Agency Affected: Social Security Administration

    Status: Closed - Not Implemented

    Comments: SSA tested a new approach to decision making that included several steps that were intended to allow adjudicators and reviewers an opportunity to more fully evaluate disability cases and understand the causes of inconsistent decisions. Under the new approach, referred to as the Disability Service Improvement (DSI) initiative, state and federal decision makers used a standard decision form to document the rationale for a decision and the reversal of a prior decision. SSA also planned to provide feedback loops to allow prior decision makers to learn why their decisions were reversed. In addition, its Office of Quality Performance planned to collect and analyze the content of the forms to identify problem areas and provide monthly reports to help managers improve the quality and consistency of decision making. Furthermore, the Decision Review Board envisioned under DSI planned to review ALJ decisions to identify trends and causes of errors and inconsistencies. SSA tested its new approach in 2006 in its Boston Region and planned to evaluate the results prior to rolling out changes to its other regions. SSA's Office of Quality Performance also planned to conduct some quality review of federal decisions and evaluate the data for feedback to both federal and state levels. In addition, the agency had new plans to conduct in-depth multi-level cases analysis to identify decision inconsistencies. However, as of September 2008, the agency has not begun conducting any new multi-level analysis or provided any information on decisional inconsistency identified from the DSI initiative, which was never fully implemented and has been discontinued.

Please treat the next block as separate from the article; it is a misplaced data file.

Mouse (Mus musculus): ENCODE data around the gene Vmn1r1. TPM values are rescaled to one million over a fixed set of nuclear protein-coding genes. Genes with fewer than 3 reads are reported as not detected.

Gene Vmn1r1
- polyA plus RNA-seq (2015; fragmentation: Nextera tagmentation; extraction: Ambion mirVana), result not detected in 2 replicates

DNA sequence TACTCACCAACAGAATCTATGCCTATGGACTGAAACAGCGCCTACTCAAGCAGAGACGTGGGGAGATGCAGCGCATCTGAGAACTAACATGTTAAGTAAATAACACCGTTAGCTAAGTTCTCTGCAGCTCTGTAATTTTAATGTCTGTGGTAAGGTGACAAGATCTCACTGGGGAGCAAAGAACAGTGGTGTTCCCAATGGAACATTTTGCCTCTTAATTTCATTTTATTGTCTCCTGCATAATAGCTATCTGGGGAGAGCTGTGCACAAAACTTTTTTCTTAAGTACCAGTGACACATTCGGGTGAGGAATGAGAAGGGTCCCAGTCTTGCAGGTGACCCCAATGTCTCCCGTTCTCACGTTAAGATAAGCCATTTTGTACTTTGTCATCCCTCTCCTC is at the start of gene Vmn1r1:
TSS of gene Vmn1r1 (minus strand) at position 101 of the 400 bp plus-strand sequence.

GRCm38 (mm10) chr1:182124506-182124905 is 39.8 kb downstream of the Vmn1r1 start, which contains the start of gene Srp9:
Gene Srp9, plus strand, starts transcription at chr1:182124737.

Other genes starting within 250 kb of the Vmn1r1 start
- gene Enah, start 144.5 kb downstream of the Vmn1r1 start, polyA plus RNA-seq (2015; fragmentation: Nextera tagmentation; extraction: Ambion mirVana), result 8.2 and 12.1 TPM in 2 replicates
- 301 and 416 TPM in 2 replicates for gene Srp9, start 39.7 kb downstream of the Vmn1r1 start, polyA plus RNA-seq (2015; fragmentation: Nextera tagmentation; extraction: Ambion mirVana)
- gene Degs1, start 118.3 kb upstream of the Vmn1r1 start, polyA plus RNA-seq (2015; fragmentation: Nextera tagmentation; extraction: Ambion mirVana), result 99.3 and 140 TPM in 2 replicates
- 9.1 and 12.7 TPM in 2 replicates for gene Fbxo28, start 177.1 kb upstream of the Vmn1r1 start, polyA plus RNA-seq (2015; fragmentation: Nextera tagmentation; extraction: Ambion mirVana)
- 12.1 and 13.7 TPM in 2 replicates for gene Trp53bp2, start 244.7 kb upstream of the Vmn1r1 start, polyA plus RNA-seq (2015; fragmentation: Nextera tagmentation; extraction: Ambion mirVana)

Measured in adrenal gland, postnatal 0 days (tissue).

Recommendation: To move successfully forward with agency efforts to make more consistent decisions, including efforts incorporated in the Commissioner's proposal for an improved disability claims process and quality assurance system, SSA should quickly expand its assessment of the areas and causes of inconsistency in decisions between adjudication levels. In doing so, SSA should consider making near-term and cost-effective enhancements to its current approach for assessing the consistency of decisions, including expanding the biennial case review by requiring disability examiners and medical consultants to review the hearing tapes to ensure that reviewers have the complete case before them (including the types and sources of testimonial evidence provided during the hearings) when evaluating the ALJs' decisions.